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Falling stocks and a tricky economy could bring a major budget crisis to Eric Adams from New York

Mayor Eric Adams’ $101 billion budget may be more fiscally responsible than any of his predecessor’s spending plans, but the ailing economy and market threaten to trigger a huge shortage.

To keep the city in the black — without raising taxes and fees — the mayor must keep spending, and particularly labor costs, in check when negotiating new contracts with local unions.

In short, the problem: Pension fund losses and lower-than-expected income tax revenues could force the city to draw on its $8 billion reserve fund, and even that may not be enough, as Empire Center’s EJ McMahon notes.

Blame the ailing stock exchange: The period from January 1 to June 30 was the worst first half of the year in more than 50 years. As pension fund returns plummet, the city will need to find more from its operating budget to cover benefits for current and future retirees — $4 billion more than planned from next year through 2026, McMahon predicts.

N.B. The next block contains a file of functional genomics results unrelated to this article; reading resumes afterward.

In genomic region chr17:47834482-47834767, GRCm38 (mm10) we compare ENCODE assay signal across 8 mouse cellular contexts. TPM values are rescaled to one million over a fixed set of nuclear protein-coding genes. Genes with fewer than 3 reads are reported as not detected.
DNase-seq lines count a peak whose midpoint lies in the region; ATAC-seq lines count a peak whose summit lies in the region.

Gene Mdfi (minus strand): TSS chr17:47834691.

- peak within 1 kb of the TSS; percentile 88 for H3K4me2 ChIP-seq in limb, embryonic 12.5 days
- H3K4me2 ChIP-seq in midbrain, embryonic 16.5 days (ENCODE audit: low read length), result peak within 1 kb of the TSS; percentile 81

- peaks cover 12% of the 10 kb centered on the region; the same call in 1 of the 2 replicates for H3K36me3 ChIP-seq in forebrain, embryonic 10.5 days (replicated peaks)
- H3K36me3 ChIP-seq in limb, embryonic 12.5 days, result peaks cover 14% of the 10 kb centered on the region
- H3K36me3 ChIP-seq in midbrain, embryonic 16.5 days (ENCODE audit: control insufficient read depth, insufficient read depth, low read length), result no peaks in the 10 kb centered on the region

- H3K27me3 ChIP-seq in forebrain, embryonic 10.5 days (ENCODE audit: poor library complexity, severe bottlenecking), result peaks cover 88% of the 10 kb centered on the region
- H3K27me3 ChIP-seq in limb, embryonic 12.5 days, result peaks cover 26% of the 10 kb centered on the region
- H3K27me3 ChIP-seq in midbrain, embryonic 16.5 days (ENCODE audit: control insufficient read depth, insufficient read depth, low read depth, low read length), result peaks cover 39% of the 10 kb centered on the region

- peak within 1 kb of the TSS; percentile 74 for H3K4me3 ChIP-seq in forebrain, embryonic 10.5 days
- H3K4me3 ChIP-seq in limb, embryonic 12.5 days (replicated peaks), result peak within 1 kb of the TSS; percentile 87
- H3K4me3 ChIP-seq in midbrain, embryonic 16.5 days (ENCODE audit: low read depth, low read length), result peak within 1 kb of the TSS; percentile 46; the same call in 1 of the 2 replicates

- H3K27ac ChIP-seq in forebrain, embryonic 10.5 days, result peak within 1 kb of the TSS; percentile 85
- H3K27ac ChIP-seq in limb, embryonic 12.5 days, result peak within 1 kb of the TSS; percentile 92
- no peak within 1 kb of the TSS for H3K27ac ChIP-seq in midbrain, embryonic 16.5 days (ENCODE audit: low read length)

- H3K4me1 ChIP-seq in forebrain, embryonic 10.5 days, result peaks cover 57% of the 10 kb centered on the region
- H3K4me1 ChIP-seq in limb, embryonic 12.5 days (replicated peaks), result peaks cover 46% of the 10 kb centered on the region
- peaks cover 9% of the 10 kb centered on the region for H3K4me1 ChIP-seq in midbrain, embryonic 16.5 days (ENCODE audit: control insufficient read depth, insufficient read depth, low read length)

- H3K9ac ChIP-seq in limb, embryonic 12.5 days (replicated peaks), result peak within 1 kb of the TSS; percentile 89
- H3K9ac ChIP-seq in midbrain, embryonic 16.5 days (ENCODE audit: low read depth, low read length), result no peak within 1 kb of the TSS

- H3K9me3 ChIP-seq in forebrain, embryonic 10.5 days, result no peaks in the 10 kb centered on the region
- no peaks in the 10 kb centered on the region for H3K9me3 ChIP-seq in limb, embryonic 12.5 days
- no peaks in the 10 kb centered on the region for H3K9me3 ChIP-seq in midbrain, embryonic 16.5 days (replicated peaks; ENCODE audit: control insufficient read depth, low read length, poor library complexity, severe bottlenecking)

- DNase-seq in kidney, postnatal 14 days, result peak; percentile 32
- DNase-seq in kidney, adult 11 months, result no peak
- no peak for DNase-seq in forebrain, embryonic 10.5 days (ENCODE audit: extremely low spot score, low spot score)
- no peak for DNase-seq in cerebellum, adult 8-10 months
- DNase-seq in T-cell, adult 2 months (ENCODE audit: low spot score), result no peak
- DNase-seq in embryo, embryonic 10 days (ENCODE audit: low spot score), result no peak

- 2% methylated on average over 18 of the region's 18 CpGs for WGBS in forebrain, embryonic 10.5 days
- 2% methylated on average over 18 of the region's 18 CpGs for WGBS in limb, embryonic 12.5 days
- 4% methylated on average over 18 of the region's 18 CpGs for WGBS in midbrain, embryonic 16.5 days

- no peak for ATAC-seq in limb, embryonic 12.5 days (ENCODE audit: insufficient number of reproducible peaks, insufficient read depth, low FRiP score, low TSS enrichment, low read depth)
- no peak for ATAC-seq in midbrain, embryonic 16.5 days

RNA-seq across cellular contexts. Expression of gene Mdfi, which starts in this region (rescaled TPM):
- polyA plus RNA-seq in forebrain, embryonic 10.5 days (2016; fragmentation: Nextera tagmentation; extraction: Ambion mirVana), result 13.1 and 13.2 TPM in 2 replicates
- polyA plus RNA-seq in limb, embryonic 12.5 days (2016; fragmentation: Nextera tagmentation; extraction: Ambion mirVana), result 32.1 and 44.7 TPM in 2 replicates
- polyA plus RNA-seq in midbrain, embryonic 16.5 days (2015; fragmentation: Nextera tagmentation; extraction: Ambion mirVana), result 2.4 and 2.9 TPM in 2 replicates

And it will only get worse if the market continues to fall.

A flagging market lowers the city’s income tax revenue based on capital gains. Adams Budgeters may have raked in a 17% drop in estimated quarterly tax payments, but as of June 15, those payments were down a whopping 31% from the same month last year, City Auditor Brad Lander reports. Lander also predicts that tax revenue growth will slow as the economy falters and Wall Street bonuses collapse.

The chilling conclusion: “Unless the stock market recovers and the economy grows stronger,” Adam’s $8 billion pad “could go up in smoke faster than the mayor anticipated,” McMahon warns. The city could be caught dangerously short.

Undoubtedly, the progressives’ solution will be to demand even more tax hikes from wealthy New Yorkers – which would only make them seek refuge in other states.

And Hizzoner has another concern: With inflation rising, local unions will demand far more pay rises than the 0.5% increase in each of the two years and 1% annually thereafter that the mayor’s plan for new contracts calls for. Other city costs will also increase faster than expected.

Adams faces an enormous challenge in keeping spending in line with income, even at the risk of losing political support from the working class. Wish him luck – he will need it.

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